Pollyanna/pɒlɪˈanə/ noun/an excessively cheerful or optimistic person. “what I am saying makes me sound like some ageing Pollyanna who just wants to pretend that all is sweetness and light” Every mediator has been called a Pollyanna at some time or other, usually when encouraging those in conflict that resolution is just around the corner – and often in that…

(This post is being republished because of technical problems when it was first published.) One of the key debates among mediators centres on the word ‘evaluation’. I’ve written about this before – see Has the evaluative label outlived its usefulness? I’m sure many readers are familiar, even bored, with the claimed polarity between facilitative and…

Bloomberg (not my usual reading fodder, I confess) carried an interesting piece a couple of months ago, entitled “Meet the Real Force Behind the Brexit Talks”. Yes, it was about Brexit (yawn) but it was about an unseen side of the negotiations. Opening with the line “In every negotiation the most important work is done…

It’s not easy to blog once a month, even on a subject I love. Often I sit down to write with no real ideas or inspiration. Sometimes I end up that way too (as you may have noticed!). It becomes easy to dread the approach of my monthly publication date. Often the pressure lies in…

“An action-oriented citizenship is, first and foremost, engaged with other people in the creation of shared social spaces and in the discourse that such spaces make possible. Through participation and conversation, we reproduce our social meanings through time: that is what culture is. Squares and institutions, walkways and stadiums, these are the places where the…

This is not a blog about the novel and films that might have captured the “grey” zone in public imagination. Rather, it’s about uncertainty, both within and about mediation. These notes also owe much to conversations with mediation colleagues at the ICC’s mediation competition in Paris in early February, over coffees and the occasional glass…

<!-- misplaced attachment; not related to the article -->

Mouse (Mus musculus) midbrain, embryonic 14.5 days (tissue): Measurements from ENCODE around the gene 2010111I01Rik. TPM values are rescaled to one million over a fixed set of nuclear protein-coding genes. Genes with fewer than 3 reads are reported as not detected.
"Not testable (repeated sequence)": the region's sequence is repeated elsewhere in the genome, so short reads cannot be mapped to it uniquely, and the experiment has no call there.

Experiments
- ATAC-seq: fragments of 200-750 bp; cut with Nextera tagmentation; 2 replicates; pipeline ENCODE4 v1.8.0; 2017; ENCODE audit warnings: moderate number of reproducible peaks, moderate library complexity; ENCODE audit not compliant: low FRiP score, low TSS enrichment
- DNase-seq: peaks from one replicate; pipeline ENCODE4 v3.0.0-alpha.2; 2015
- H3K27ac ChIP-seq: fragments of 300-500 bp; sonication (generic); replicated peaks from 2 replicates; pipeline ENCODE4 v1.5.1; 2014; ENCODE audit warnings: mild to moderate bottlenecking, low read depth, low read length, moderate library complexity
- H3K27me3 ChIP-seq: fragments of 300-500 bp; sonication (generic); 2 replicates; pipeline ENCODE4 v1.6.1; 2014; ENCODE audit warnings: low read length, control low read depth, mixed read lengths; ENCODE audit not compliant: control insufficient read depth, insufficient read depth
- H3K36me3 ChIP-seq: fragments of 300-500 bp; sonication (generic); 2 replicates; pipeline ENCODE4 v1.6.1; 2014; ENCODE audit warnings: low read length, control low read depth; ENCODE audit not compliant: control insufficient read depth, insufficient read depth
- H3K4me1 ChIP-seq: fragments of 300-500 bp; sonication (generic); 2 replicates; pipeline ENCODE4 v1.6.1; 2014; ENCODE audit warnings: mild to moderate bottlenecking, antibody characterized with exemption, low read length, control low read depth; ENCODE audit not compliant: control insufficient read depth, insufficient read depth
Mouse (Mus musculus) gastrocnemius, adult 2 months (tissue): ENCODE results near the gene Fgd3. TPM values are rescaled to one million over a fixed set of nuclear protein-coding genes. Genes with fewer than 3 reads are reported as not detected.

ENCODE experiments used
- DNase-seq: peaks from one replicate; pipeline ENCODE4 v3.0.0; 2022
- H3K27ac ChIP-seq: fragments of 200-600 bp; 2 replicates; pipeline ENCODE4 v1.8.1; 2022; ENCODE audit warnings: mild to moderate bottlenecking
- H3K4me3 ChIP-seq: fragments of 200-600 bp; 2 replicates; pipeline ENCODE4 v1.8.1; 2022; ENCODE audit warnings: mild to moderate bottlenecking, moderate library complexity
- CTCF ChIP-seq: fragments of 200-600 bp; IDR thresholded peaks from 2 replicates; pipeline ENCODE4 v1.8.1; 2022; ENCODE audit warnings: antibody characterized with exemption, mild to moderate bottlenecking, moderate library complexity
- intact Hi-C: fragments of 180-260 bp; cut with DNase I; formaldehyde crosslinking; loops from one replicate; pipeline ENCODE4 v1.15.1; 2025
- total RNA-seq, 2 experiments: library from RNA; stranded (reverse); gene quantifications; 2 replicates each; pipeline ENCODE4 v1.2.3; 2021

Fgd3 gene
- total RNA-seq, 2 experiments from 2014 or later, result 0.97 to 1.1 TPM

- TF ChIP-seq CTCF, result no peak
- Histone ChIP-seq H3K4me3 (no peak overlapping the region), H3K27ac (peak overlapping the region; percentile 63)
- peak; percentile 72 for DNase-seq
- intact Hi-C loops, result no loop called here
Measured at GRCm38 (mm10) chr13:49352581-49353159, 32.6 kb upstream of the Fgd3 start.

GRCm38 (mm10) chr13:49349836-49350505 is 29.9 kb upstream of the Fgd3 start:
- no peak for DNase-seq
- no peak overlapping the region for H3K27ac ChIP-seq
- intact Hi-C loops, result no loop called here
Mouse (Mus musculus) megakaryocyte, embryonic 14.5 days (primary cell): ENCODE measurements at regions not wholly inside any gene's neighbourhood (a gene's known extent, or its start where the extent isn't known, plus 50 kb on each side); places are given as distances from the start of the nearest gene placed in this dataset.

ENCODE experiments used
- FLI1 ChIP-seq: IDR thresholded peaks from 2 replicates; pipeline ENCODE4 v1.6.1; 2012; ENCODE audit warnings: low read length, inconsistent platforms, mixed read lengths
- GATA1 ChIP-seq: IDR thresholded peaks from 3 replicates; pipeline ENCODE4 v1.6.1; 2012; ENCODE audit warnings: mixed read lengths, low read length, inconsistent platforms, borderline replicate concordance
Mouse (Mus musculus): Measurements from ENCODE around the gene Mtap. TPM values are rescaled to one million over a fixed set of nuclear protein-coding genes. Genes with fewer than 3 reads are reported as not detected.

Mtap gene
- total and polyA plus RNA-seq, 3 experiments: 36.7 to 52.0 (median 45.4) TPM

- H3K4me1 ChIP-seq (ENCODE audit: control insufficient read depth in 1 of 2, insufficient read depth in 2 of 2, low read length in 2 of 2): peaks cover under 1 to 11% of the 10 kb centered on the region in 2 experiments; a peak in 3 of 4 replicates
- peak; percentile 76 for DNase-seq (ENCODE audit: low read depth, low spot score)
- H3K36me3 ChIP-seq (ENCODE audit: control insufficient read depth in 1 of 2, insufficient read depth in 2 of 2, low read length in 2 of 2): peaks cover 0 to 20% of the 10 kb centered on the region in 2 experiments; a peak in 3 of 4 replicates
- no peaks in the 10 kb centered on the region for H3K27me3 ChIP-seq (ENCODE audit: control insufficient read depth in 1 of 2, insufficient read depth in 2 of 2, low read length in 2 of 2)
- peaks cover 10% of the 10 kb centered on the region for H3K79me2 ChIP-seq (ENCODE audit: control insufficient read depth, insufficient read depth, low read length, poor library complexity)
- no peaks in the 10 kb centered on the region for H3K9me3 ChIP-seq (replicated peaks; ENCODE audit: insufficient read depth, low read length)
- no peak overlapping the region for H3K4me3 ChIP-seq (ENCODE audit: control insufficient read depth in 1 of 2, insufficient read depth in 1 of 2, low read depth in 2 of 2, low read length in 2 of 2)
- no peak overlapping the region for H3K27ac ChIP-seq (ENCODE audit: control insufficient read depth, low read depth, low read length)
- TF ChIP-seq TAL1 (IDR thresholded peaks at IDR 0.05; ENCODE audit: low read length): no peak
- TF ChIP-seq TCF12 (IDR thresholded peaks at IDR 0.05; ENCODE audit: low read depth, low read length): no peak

In the “Vitruvian Man” by Leonardo da Vinci, the great Italian artist explores the concept of symmetry and proportionality in the human body, and its implications on our understanding on the wider universe. Centuries on, we continue to be fascinated by the concept of finding beauty in symmetry. We look for it behind perfect ratios…

This is not a really post about Brexit; but then again I do circle some of the themes that earlier post-Brexit Kluwer bloggers have addressed, in a series of thoughtful, passionate and concerned comments. “Brexit” has become, beyond the decision and its fallout, a placekeeper for a range of other concerns, about community, tolerance, dialogue,…

  Perhaps we shouldn’t be too surprised by the whole Brexit affair. I’m not talking about the result of the vote itself, but about the referendum process, the behaviour it engendered, and its aftermath. All the classic features were present. Classic features of what? Well, of binary processes. Those that offer a win/lose, yes/no, remain/leave…